Employing microsecond pulses to form laser-fired contacts in photovoltaic devices

Ashwin S. Raghavan, Todd A. Palmer, Katherine C. Kragh-Buetow, Anna C. Domask, Edward W. Reutzel, Suzanne E. Mohney, Tarasankar DebRoy

Research output: Contribution to journalArticle

3 Scopus citations

Abstract

Laser-fired contacts (LFCs) are typically fabricated with nanosecond pulse durations despite the fact that extremely precise and costly control of the process is necessary to prevent significant ablation of the aluminum metallization layer. Microsecond pulse durations offer the advantage of reduced metal expulsion and can be implemented with diffractive optics to process multiple contacts simultaneously and meet production demands. In this work, the influence of changes in laser processing parameters on contact morphology, resistance, and composition when using microsecond pulses has been fully evaluated. Simulated and experimental results indicate that contacts are hemispherical or half-ellipsoidal in shape. In addition, the resolidified contact region is composed of a two-phase aluminum-silicon microstructure that grows from the single-crystal silicon wafer during resolidification. As a result, the total contact resistance is governed by the interfacial contact area for a three-dimensional contact geometry rather than the planar contact area at the aluminum-silicon interface in the passivation layer opening. The results also suggest that for two LFCs with the same size top surface diameter, the contact produced with a smaller beam size will have a 25-37% lower contact resistance, depending on the LFC diameter, because of a larger contact area at the LFC/wafer interface.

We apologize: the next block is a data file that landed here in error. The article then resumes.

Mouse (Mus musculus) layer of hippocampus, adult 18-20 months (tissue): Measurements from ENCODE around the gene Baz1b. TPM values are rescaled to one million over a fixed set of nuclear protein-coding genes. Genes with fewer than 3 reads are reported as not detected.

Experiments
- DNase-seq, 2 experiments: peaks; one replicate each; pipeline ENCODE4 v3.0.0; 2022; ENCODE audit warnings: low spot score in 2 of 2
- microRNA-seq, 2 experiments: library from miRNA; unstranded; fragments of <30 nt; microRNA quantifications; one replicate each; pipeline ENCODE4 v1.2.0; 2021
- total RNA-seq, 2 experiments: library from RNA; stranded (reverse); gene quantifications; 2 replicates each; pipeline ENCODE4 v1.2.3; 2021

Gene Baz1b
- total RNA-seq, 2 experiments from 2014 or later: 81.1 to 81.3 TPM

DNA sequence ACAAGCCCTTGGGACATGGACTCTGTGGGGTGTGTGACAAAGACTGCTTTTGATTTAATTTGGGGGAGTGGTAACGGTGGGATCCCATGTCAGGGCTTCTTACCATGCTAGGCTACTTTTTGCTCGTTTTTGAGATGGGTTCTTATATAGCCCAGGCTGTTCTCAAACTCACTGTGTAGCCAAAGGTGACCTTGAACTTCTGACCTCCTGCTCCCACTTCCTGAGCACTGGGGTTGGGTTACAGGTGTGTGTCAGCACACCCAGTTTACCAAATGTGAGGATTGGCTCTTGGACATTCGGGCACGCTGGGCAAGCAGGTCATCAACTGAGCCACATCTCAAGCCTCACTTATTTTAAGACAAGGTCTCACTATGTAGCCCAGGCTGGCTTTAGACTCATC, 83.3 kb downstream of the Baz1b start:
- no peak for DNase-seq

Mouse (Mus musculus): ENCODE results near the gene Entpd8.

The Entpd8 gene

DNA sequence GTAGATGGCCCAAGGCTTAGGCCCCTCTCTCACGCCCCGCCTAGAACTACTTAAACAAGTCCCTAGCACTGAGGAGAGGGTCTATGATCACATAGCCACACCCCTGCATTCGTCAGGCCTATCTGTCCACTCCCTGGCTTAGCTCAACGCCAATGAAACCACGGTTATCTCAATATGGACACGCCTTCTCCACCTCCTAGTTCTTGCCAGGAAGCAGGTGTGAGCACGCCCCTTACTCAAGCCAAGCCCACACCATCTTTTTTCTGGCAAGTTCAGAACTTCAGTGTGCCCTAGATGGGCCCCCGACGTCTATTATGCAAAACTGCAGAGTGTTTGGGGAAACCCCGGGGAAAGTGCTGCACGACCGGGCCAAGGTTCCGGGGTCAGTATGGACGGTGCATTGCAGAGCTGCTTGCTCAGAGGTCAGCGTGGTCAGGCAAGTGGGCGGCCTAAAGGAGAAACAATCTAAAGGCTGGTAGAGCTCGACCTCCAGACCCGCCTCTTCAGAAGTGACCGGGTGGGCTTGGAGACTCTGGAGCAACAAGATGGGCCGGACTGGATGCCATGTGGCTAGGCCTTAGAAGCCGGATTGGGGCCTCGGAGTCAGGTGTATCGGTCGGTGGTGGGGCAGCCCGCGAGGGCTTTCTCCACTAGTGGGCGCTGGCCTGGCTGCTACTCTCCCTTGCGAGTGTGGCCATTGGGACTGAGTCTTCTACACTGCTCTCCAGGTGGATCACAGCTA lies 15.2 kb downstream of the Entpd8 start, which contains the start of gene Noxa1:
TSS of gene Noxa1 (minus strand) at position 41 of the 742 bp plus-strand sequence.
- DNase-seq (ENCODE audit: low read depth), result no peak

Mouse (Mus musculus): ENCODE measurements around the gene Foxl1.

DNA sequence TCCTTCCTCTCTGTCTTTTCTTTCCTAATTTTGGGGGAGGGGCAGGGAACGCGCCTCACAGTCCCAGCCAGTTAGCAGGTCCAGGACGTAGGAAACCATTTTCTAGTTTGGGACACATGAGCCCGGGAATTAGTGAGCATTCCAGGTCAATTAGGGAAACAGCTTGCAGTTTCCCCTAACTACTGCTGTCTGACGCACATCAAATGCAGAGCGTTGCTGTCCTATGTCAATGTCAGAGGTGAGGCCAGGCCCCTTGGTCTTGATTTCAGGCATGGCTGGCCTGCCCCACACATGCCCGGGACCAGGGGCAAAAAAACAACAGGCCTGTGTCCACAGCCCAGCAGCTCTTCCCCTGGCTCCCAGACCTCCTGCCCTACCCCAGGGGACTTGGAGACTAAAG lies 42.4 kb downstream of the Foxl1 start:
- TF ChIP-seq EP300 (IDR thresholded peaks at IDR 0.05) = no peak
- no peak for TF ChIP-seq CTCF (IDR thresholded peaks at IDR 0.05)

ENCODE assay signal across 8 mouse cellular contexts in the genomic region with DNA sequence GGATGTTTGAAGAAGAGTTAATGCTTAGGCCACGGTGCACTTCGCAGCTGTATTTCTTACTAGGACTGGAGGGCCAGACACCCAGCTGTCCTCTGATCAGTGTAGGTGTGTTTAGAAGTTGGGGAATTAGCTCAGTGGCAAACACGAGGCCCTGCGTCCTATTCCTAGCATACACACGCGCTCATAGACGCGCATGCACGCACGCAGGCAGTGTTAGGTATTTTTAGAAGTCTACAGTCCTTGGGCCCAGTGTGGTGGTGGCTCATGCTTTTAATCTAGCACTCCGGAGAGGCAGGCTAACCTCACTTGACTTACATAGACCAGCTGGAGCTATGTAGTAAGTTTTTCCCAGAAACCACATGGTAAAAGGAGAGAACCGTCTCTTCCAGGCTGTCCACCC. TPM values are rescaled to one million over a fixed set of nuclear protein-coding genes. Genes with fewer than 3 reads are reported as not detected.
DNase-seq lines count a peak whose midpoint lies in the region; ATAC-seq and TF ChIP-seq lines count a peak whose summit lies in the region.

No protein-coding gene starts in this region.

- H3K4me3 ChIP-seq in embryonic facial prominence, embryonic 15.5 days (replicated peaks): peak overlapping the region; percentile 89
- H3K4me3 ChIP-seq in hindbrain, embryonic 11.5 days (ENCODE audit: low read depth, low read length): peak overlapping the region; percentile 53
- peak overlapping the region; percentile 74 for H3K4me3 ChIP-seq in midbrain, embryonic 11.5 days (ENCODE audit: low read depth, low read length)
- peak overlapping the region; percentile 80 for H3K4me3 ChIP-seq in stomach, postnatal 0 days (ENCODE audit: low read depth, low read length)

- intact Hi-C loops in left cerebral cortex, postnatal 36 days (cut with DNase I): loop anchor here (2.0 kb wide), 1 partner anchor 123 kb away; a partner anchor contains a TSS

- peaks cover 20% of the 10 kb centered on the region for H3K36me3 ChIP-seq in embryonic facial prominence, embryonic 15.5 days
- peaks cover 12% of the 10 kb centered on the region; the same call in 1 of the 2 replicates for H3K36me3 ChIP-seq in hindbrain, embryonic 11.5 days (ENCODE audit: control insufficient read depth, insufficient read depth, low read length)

Original languageEnglish (US)
Pages (from-to)1025-1036
Number of pages12
JournalProgress in Photovoltaics: Research and Applications
Volume23
Issue number8
DOIs
StatePublished - Aug 1 2015

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All Science Journal Classification (ASJC) codes

  • Electronic, Optical and Magnetic Materials
  • Renewable Energy, Sustainability and the Environment
  • Condensed Matter Physics
  • Electrical and Electronic Engineering

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